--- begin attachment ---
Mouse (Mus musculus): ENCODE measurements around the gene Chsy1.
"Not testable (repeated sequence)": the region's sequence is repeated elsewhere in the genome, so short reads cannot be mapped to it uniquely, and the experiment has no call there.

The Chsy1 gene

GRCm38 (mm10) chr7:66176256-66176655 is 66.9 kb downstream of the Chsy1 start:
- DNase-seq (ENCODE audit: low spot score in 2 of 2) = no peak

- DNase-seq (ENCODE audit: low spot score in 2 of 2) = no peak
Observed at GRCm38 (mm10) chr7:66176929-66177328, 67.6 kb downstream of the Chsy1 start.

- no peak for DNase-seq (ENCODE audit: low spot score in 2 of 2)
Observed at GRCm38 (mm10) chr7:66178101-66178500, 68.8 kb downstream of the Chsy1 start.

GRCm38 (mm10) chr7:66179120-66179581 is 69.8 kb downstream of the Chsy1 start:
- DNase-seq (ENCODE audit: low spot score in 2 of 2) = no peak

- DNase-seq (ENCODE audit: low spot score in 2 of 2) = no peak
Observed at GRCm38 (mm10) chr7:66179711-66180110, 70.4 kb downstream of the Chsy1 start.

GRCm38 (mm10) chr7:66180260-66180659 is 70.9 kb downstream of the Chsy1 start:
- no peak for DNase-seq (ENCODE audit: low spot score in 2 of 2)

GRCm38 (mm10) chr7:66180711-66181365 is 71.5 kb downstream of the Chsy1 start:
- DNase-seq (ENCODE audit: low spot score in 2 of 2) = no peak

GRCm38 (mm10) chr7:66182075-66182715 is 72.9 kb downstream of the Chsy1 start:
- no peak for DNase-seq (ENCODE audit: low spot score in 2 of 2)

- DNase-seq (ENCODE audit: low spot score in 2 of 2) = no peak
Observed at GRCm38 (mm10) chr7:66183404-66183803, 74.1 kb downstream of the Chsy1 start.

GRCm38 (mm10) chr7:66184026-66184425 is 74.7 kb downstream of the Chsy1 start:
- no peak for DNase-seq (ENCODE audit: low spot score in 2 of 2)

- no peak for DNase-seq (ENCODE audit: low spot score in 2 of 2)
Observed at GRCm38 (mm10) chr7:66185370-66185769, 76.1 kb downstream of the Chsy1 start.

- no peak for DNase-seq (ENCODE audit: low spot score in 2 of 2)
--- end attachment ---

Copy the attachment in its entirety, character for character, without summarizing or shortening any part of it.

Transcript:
Mouse (Mus musculus): ENCODE measurements around the gene Chsy1.
"Not testable (repeated sequence)": the region's sequence is repeated elsewhere in the genome, so short reads cannot be mapped to it uniquely, and the experiment has no call there.

The Chsy1 gene

GRCm38 (mm10) chr7:66176256-66176655 is 66.9 kb downstream of the Chsy1 start:
- DNase-seq (ENCODE audit: low spot score in 2 of 2) = no peak

- DNase-seq (ENCODE audit: low spot score in 2 of 2) = no peak
Observed at GRCm38 (mm10) chr7:66176929-66177328, 67.6 kb downstream of the Chsy1 start.

- no peak for DNase-seq (ENCODE audit: low spot score in 2 of 2)
Observed at GRCm38 (mm10) chr7:66178101-66178500, 68.8 kb downstream of the Chsy1 start.

GRCm38 (mm10) chr7:66179120-66179581 is 69.8 kb downstream of the Chsy1 start:
- DNase-seq (ENCODE audit: low spot score in 2 of 2) = no peak

- DNase-seq (ENCODE audit: low spot score in 2 of 2) = no peak
Observed at GRCm38 (mm10) chr7:66179711-66180110, 70.4 kb downstream of the Chsy1 start.

GRCm38 (mm10) chr7:66180260-66180659 is 70.9 kb downstream of the Chsy1 start:
- no peak for DNase-seq (ENCODE audit: low spot score in 2 of 2)

GRCm38 (mm10) chr7:66180711-66181365 is 71.5 kb downstream of the Chsy1 start:
- DNase-seq (ENCODE audit: low spot score in 2 of 2) = no peak

GRCm38 (mm10) chr7:66182075-66182715 is 72.9 kb downstream of the Chsy1 start:
- no peak for DNase-seq (ENCODE audit: low spot score in 2 of 2)

- DNase-seq (ENCODE audit: low spot score in 2 of 2) = no peak
Observed at GRCm38 (mm10) chr7:66183404-66183803, 74.1 kb downstream of the Chsy1 start.

GRCm38 (mm10) chr7:66184026-66184425 is 74.7 kb downstream of the Chsy1 start:
- no peak for DNase-seq (ENCODE audit: low spot score in 2 of 2)

- no peak for DNase-seq (ENCODE audit: low spot score in 2 of 2)
Observed at GRCm38 (mm10) chr7:66185370-66185769, 76.1 kb downstream of the Chsy1 start.

- no peak for DNase-seq (ENCODE audit: low spot score in 2 of 2)